Whew. The primary season of the 2008 presidential race is finally -- officially -- over. The reality is that it's been over for several months, but poor, delusional Sen. Clinton has dragged this out until now for reasons best known to her.
I don't agree with Sen. Obama and won't vote for him. (I'll be voting for Libertarian Bob Barr in November). But this is a moment for the history books: the first time an American of African ancestry has headed up a major party ticket. America tends to view ethnic groups differently after someone from that group has won the presidency (think John Kennedy as the first Irish-American in 1960) and this is that moment for black Americans. The race issue will never again be a big deal in electoral politics. I'm glad for that.
Most of us are tired of this race. It's been going on for years, and won't be over for another 9 months. My wife and I are celebrating our 30th anniversary next week, and I joked that we should celebrate by visiting New Hampshire, where there are probably pols already hanging out in diners, pimping for the 2012 presidential race. But given the way the US system is set up, there's no way to avoid such long-range running. The only way to remedy it would be a change to a parliamentary system, where the date of the race is only known a few weeks to months in advance.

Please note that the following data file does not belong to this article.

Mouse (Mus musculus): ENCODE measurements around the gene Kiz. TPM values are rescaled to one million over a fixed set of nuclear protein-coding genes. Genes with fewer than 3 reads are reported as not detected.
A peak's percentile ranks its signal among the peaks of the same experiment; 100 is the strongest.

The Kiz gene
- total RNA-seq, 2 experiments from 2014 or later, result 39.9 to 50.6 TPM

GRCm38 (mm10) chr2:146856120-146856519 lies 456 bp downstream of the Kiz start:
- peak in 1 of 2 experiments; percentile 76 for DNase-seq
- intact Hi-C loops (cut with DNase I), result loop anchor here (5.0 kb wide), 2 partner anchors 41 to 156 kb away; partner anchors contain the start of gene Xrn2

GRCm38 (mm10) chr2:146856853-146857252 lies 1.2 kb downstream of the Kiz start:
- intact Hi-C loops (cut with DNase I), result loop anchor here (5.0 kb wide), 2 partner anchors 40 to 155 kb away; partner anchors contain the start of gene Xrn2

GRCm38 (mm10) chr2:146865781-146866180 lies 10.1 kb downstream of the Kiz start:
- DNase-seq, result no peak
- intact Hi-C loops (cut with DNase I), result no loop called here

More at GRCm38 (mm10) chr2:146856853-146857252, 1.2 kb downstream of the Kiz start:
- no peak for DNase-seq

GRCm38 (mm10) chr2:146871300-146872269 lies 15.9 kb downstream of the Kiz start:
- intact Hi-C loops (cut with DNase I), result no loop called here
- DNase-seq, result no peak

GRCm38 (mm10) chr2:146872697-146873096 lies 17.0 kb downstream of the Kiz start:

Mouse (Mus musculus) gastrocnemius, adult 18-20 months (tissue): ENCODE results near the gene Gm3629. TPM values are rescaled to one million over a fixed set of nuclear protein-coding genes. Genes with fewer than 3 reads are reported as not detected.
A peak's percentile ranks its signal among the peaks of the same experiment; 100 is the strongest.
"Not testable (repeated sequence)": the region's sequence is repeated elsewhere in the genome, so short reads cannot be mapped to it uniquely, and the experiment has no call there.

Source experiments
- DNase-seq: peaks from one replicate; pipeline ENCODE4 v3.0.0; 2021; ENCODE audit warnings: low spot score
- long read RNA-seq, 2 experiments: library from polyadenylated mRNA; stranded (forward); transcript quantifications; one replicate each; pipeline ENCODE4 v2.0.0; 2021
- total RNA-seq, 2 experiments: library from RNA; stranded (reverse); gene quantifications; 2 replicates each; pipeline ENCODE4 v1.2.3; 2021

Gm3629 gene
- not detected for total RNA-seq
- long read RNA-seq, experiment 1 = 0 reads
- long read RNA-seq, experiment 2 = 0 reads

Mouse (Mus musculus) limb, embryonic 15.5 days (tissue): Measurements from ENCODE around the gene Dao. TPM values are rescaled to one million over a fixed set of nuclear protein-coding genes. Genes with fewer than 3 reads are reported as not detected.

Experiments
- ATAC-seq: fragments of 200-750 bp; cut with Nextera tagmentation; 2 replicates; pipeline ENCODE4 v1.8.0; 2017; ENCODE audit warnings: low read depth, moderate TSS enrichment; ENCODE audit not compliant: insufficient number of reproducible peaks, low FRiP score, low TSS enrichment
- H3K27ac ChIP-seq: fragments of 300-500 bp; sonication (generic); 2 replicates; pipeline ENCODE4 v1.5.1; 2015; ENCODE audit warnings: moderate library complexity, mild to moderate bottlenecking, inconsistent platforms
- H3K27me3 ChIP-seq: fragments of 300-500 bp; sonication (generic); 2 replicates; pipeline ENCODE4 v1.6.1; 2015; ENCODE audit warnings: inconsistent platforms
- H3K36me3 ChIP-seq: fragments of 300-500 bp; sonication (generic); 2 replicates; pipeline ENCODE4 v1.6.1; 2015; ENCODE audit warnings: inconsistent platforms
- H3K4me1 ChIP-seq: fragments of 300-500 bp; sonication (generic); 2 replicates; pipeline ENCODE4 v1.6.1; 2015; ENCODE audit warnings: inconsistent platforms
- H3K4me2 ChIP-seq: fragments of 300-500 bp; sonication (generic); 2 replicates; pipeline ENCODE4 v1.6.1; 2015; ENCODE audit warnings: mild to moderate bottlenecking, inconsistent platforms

But that's not happening. So we'll endure this one until November. But life goes on apart from -- and in spite of -- electoral politics. It's always worth remembering that almost all of the important things in life happen apart from politics. Politicians fail to realize that. We must not.